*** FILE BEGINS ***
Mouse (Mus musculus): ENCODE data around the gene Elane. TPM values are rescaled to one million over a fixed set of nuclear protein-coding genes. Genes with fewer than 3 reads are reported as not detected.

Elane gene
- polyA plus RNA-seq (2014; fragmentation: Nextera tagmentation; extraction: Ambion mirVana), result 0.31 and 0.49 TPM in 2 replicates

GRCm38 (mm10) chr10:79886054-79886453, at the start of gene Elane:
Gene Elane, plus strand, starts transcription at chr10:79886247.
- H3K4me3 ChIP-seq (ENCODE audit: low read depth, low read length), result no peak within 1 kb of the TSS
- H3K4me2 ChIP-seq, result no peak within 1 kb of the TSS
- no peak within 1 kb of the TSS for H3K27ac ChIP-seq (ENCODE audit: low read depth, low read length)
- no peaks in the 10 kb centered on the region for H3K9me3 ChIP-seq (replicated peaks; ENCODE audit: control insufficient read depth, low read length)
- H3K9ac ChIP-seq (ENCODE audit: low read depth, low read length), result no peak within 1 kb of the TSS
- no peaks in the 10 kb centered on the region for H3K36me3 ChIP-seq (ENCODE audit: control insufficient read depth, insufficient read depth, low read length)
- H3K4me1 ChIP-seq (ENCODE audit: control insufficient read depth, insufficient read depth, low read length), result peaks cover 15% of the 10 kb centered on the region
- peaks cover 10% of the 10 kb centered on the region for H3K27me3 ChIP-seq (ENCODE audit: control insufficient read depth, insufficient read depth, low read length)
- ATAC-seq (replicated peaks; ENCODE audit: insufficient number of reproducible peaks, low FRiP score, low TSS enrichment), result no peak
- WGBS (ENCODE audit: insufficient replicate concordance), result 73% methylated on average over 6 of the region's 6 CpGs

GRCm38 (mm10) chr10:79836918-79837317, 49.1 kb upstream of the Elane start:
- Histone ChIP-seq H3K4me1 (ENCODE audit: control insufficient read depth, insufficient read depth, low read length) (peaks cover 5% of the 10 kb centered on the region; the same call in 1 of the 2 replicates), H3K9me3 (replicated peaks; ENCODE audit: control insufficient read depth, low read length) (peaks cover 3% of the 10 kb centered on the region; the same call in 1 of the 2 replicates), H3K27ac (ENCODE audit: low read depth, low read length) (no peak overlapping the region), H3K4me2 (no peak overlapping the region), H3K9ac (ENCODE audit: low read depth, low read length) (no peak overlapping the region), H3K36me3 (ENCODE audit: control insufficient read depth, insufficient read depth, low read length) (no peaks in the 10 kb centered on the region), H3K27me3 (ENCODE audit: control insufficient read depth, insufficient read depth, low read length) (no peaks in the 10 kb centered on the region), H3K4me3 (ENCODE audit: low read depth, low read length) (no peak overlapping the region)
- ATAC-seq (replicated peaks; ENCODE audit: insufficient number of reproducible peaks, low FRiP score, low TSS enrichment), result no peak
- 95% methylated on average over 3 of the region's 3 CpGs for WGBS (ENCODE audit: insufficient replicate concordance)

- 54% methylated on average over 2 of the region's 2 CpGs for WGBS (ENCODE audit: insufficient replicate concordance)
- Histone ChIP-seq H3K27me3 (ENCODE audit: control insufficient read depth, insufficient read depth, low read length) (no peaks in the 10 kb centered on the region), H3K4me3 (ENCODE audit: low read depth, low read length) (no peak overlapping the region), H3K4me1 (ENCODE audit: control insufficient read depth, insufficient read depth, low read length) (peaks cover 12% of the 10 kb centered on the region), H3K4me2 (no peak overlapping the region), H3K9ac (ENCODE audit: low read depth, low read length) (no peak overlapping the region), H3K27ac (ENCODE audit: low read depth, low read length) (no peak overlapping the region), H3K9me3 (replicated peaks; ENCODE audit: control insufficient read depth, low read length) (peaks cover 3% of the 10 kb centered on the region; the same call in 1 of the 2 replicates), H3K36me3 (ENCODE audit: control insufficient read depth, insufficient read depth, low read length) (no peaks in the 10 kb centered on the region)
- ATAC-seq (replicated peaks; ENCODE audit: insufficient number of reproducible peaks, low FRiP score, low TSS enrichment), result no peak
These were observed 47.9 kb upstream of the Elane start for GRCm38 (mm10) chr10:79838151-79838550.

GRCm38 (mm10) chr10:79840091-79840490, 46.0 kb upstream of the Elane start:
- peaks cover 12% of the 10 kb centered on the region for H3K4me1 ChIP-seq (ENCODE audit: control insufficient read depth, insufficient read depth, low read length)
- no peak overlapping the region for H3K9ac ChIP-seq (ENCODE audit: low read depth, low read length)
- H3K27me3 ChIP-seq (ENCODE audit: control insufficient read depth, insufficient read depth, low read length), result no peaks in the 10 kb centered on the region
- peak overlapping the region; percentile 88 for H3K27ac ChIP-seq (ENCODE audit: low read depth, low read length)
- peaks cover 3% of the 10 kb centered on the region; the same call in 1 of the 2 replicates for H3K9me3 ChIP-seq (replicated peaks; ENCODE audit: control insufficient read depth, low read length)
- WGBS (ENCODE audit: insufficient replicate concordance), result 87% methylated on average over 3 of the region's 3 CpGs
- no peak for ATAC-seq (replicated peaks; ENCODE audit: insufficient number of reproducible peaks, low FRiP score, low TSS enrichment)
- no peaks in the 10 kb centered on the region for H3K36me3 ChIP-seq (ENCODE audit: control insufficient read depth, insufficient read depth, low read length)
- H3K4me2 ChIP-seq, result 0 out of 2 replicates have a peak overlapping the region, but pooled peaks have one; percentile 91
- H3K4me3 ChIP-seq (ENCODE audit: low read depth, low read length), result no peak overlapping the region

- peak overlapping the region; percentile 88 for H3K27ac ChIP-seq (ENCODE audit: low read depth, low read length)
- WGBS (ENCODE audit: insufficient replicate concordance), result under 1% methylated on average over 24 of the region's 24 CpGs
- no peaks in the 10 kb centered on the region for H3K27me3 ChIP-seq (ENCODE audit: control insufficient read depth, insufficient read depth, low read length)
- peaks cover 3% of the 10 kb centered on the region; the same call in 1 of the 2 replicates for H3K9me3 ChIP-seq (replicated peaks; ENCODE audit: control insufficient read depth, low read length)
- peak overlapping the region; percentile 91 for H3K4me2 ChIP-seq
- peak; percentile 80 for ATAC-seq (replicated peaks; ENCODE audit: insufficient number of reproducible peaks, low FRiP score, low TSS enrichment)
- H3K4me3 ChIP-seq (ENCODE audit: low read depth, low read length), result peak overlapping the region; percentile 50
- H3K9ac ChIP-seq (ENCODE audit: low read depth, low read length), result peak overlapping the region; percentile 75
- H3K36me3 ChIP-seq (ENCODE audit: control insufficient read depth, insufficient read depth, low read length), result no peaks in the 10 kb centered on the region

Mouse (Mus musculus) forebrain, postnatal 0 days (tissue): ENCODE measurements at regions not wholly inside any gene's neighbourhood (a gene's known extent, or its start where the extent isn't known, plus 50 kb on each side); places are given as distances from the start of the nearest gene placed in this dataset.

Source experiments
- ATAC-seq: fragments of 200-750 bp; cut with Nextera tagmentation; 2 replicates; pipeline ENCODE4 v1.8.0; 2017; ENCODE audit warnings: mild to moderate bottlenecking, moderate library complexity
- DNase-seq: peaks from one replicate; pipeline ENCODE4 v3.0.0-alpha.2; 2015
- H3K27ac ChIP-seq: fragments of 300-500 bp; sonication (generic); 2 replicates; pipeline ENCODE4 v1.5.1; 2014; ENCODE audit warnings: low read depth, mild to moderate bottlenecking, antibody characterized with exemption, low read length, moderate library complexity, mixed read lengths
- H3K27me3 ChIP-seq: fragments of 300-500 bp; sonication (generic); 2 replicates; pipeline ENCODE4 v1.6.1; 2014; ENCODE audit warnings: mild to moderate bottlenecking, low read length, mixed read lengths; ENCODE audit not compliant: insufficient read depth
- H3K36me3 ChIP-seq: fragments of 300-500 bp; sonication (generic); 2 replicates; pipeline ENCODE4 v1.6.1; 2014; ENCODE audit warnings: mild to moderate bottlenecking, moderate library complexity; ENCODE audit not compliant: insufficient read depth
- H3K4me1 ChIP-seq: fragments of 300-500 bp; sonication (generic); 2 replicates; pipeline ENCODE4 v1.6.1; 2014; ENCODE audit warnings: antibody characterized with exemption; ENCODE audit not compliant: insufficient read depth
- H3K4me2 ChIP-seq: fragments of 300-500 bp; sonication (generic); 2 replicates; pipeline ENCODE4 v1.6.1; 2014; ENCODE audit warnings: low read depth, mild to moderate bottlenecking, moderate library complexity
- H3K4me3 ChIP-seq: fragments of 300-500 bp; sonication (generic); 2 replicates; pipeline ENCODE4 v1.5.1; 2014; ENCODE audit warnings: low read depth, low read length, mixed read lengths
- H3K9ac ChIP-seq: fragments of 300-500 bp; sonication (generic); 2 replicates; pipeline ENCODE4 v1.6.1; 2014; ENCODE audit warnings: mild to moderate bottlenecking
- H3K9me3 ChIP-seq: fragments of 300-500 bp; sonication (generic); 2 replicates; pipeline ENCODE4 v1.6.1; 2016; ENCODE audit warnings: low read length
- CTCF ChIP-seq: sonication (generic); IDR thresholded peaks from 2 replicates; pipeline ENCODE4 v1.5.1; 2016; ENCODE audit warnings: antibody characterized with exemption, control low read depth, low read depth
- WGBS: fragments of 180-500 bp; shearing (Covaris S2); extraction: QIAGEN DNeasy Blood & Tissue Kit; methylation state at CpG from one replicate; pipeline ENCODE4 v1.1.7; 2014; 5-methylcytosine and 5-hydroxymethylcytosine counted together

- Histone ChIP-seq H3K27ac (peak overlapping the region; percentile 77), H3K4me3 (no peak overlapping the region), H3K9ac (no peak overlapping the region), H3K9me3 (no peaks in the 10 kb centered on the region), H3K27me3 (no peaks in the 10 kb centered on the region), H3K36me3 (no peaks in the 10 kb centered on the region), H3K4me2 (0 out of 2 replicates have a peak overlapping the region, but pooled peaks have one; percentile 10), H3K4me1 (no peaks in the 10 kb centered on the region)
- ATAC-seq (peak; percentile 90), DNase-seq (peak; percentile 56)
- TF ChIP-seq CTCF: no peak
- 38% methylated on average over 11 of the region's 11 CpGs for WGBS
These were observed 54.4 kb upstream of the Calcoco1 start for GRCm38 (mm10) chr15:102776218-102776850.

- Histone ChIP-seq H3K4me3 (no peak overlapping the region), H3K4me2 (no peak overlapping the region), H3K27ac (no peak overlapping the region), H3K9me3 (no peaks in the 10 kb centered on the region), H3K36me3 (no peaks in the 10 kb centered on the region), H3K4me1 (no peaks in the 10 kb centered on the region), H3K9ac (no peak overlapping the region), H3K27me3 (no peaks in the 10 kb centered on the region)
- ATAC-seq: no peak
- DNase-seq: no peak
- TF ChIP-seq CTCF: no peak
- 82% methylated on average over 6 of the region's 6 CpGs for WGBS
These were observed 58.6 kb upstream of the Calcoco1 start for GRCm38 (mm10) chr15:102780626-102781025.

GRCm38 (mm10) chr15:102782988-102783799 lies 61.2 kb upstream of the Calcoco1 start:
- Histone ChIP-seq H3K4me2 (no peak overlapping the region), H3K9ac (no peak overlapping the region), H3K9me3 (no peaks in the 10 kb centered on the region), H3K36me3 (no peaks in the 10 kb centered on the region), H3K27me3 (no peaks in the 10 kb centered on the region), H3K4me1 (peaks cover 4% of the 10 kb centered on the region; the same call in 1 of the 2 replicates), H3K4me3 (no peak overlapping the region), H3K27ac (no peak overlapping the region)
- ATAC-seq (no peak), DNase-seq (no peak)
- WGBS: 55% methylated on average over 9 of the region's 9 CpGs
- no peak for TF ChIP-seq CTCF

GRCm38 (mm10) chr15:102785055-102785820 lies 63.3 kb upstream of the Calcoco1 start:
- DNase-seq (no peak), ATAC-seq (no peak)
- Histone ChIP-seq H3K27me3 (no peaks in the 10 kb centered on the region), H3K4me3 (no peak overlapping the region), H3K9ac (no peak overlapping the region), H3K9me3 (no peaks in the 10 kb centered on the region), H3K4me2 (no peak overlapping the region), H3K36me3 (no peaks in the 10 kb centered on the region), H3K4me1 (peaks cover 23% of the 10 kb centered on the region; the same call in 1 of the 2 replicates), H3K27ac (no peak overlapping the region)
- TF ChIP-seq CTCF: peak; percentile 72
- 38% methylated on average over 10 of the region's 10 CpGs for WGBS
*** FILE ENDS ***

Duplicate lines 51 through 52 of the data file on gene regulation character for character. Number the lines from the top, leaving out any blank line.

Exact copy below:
- H3K4me1 ChIP-seq: fragments of 300-500 bp; sonication (generic); 2 replicates; pipeline ENCODE4 v1.6.1; 2014; ENCODE audit warnings: antibody characterized with exemption; ENCODE audit not compliant: insufficient read depth
- H3K4me2 ChIP-seq: fragments of 300-500 bp; sonication (generic); 2 replicates; pipeline ENCODE4 v1.6.1; 2014; ENCODE audit warnings: low read depth, mild to moderate bottlenecking, moderate library complexity